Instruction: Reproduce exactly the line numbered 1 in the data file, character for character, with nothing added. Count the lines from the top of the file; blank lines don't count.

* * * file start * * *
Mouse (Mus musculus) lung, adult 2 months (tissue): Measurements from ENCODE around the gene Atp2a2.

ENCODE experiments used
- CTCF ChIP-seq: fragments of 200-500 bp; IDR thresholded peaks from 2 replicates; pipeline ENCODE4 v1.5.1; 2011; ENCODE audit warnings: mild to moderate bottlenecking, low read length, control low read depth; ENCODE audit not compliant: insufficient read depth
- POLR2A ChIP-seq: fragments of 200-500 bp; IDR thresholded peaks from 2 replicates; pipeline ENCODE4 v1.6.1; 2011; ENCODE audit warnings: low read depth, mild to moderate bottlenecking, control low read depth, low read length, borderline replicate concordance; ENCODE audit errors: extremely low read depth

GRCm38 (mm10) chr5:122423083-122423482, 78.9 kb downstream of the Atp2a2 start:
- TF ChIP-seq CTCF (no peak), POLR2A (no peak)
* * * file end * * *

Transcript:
Mouse (Mus musculus) lung, adult 2 months (tissue): Measurements from ENCODE around the gene Atp2a2.